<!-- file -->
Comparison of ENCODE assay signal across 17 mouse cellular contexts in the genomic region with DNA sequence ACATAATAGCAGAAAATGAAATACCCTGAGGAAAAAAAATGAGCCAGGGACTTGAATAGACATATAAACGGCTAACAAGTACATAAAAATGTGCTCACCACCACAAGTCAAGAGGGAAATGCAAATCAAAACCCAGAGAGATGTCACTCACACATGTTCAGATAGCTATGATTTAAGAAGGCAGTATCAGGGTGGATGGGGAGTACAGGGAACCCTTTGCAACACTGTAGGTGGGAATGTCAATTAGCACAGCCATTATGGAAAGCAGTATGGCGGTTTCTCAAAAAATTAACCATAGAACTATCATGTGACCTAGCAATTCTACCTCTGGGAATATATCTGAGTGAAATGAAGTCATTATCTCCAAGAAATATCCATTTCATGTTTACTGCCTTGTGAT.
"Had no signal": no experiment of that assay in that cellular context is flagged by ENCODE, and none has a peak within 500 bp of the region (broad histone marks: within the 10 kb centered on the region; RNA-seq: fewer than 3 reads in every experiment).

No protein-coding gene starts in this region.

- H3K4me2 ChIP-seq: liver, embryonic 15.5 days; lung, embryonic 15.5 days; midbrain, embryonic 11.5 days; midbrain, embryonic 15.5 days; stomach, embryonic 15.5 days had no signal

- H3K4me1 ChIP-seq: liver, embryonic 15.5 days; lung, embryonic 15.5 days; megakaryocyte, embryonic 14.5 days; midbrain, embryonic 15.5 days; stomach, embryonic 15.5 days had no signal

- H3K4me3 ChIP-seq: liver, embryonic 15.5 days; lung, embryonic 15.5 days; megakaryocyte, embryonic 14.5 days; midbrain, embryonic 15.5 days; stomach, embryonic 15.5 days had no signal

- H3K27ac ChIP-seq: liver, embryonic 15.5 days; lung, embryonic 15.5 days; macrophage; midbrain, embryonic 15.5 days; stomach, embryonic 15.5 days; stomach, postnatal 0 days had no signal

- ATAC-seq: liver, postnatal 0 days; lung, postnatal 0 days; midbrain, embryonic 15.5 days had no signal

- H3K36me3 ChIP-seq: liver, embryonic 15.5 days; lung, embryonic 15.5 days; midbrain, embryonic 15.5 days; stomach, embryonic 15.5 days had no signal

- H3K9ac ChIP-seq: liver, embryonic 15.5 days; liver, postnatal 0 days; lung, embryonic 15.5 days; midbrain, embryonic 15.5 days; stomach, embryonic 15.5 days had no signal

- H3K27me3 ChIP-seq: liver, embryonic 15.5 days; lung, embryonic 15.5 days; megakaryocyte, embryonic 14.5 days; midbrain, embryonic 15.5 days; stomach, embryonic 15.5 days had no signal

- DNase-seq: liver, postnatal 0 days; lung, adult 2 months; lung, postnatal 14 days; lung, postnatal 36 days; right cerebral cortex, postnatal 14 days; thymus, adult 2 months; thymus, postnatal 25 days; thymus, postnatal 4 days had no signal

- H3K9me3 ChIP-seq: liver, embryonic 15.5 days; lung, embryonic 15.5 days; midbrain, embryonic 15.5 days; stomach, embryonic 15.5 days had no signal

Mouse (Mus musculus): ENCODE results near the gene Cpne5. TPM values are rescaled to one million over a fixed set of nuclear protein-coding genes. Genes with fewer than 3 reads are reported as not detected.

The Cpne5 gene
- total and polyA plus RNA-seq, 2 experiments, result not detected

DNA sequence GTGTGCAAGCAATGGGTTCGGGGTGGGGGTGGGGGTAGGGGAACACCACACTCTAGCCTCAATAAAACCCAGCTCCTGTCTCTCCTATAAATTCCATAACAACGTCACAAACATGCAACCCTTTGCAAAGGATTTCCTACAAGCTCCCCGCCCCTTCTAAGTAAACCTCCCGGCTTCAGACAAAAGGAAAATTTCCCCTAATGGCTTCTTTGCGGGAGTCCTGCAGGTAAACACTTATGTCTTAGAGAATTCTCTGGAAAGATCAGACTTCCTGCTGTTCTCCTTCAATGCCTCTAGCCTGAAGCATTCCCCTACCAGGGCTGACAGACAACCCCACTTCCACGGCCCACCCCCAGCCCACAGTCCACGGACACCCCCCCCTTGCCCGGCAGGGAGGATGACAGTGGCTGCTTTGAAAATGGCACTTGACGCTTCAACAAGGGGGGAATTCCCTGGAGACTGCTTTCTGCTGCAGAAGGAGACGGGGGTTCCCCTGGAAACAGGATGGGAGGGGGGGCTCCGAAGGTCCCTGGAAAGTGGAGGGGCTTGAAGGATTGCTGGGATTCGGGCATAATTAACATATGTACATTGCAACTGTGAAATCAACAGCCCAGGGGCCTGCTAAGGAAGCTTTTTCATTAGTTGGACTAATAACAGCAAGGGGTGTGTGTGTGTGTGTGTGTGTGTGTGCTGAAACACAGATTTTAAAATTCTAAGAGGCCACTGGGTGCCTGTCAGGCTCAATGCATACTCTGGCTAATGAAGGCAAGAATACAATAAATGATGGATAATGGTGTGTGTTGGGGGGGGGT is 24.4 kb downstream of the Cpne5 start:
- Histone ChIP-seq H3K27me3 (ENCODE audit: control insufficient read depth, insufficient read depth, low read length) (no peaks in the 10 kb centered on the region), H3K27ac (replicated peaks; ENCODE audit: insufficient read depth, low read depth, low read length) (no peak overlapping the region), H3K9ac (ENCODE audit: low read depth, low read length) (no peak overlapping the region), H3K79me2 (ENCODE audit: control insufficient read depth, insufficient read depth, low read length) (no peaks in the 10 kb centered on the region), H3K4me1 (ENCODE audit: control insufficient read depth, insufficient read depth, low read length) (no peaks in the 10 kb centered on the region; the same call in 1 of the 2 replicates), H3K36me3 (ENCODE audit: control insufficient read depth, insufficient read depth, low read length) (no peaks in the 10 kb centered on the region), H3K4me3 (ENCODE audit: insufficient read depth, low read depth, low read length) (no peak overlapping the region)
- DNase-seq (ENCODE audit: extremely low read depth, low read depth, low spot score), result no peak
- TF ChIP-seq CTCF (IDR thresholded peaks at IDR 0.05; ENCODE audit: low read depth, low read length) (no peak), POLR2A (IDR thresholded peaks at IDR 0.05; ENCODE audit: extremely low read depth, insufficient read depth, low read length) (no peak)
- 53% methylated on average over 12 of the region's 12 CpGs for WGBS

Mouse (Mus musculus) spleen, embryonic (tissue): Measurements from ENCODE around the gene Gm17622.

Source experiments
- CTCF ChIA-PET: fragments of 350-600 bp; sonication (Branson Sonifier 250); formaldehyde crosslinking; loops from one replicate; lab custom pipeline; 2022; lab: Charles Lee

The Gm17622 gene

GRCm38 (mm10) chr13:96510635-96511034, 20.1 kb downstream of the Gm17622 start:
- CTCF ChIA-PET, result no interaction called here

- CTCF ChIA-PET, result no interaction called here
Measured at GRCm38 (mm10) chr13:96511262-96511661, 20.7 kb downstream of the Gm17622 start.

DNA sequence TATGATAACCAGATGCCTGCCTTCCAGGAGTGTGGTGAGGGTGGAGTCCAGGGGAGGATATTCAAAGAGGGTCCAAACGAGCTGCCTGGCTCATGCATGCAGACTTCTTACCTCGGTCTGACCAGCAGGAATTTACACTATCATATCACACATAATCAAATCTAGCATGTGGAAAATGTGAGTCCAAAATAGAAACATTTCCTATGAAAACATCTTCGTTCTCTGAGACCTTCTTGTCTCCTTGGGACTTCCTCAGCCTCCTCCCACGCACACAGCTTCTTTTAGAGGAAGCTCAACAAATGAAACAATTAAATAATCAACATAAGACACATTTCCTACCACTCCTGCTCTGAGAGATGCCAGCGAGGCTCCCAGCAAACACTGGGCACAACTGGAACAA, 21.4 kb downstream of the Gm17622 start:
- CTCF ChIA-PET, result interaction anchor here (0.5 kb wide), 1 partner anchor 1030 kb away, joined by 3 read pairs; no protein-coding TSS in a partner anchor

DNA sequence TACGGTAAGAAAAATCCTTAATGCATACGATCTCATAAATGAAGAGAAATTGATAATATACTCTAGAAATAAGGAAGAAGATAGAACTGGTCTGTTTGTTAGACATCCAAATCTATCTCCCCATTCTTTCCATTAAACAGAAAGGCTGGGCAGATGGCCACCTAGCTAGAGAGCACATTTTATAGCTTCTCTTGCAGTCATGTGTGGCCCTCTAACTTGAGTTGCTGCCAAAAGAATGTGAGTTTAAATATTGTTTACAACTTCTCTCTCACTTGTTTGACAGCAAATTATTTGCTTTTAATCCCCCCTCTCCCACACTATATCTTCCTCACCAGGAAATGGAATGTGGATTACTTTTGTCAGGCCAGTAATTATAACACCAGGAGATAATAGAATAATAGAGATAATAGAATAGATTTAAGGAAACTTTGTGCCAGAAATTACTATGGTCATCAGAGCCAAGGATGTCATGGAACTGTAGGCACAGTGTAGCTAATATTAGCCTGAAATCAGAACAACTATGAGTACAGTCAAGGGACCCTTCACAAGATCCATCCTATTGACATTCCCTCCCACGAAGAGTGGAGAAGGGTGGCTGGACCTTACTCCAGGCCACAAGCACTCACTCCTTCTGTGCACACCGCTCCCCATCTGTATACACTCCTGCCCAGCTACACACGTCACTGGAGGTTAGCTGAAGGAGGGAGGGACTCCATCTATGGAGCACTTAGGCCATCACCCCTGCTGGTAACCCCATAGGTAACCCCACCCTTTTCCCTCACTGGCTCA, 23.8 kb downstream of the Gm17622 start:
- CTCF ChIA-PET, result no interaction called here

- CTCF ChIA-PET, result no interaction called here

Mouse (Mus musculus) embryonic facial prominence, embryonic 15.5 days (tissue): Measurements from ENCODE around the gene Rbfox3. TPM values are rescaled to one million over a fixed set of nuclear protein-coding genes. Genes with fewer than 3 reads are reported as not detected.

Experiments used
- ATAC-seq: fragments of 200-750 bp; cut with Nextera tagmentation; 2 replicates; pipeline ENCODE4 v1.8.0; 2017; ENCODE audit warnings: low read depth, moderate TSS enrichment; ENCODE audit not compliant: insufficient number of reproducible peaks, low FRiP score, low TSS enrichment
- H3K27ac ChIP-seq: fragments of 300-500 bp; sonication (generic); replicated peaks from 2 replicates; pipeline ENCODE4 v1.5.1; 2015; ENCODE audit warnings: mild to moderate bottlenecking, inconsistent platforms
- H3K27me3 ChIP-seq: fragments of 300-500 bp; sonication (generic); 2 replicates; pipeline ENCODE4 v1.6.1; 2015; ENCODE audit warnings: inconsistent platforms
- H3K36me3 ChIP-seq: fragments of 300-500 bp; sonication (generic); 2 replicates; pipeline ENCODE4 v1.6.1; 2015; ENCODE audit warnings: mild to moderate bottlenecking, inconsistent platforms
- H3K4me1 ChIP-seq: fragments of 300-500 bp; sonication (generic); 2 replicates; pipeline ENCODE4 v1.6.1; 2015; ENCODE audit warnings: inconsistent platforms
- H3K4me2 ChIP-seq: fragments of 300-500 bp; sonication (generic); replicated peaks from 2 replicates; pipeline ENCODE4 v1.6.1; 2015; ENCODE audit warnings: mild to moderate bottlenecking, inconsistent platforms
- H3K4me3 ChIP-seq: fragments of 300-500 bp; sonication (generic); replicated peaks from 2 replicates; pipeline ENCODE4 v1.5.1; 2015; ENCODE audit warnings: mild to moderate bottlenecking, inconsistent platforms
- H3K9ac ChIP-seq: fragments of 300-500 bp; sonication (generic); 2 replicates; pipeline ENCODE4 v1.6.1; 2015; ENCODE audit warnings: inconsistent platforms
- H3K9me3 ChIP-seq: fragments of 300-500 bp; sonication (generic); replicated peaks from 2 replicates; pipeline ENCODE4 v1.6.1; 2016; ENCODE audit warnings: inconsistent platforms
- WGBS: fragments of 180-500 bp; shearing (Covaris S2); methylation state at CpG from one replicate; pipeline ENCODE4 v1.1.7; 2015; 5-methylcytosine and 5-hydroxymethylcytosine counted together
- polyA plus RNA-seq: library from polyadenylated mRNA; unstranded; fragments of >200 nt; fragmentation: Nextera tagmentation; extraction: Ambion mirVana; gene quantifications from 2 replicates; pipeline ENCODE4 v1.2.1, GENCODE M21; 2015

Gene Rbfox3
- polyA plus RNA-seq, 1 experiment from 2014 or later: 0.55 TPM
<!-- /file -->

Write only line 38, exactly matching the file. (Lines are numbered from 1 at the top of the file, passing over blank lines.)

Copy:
- H3K27ac ChIP-seq: fragments of 300-500 bp; sonication (generic); replicated peaks from 2 replicates; pipeline ENCODE4 v1.5.1; 2015; ENCODE audit warnings: mild to moderate bottlenecking, inconsistent platforms